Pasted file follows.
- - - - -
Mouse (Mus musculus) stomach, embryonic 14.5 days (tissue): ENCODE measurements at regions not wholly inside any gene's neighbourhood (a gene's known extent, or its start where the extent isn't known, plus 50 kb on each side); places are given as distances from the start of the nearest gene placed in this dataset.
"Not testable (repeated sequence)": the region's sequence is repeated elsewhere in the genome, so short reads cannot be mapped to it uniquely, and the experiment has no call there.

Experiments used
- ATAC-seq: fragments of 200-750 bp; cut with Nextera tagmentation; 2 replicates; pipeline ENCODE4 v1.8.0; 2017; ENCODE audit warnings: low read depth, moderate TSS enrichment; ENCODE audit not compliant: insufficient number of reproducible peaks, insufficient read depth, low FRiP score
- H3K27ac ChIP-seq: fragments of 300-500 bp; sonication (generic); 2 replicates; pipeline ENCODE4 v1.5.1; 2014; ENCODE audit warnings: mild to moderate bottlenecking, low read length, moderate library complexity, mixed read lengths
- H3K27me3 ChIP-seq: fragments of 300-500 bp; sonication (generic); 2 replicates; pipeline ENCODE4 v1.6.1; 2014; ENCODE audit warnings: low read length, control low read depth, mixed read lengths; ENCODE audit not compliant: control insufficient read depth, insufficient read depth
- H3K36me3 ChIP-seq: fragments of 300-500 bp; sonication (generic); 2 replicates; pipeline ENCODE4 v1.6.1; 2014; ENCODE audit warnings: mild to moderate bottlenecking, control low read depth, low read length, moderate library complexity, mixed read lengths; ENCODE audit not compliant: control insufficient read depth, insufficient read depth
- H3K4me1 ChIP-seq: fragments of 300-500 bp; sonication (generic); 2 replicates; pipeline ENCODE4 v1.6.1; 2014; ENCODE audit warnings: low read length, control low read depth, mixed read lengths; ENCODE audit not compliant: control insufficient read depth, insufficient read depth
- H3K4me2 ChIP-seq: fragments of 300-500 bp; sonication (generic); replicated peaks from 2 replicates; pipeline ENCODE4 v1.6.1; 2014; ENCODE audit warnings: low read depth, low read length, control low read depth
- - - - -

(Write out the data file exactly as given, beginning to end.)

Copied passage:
Mouse (Mus musculus) stomach, embryonic 14.5 days (tissue): ENCODE measurements at regions not wholly inside any gene's neighbourhood (a gene's known extent, or its start where the extent isn't known, plus 50 kb on each side); places are given as distances from the start of the nearest gene placed in this dataset.
"Not testable (repeated sequence)": the region's sequence is repeated elsewhere in the genome, so short reads cannot be mapped to it uniquely, and the experiment has no call there.

Experiments used
- ATAC-seq: fragments of 200-750 bp; cut with Nextera tagmentation; 2 replicates; pipeline ENCODE4 v1.8.0; 2017; ENCODE audit warnings: low read depth, moderate TSS enrichment; ENCODE audit not compliant: insufficient number of reproducible peaks, insufficient read depth, low FRiP score
- H3K27ac ChIP-seq: fragments of 300-500 bp; sonication (generic); 2 replicates; pipeline ENCODE4 v1.5.1; 2014; ENCODE audit warnings: mild to moderate bottlenecking, low read length, moderate library complexity, mixed read lengths
- H3K27me3 ChIP-seq: fragments of 300-500 bp; sonication (generic); 2 replicates; pipeline ENCODE4 v1.6.1; 2014; ENCODE audit warnings: low read length, control low read depth, mixed read lengths; ENCODE audit not compliant: control insufficient read depth, insufficient read depth
- H3K36me3 ChIP-seq: fragments of 300-500 bp; sonication (generic); 2 replicates; pipeline ENCODE4 v1.6.1; 2014; ENCODE audit warnings: mild to moderate bottlenecking, control low read depth, low read length, moderate library complexity, mixed read lengths; ENCODE audit not compliant: control insufficient read depth, insufficient read depth
- H3K4me1 ChIP-seq: fragments of 300-500 bp; sonication (generic); 2 replicates; pipeline ENCODE4 v1.6.1; 2014; ENCODE audit warnings: low read length, control low read depth, mixed read lengths; ENCODE audit not compliant: control insufficient read depth, insufficient read depth
- H3K4me2 ChIP-seq: fragments of 300-500 bp; sonication (generic); replicated peaks from 2 replicates; pipeline ENCODE4 v1.6.1; 2014; ENCODE audit warnings: low read depth, low read length, control low read depth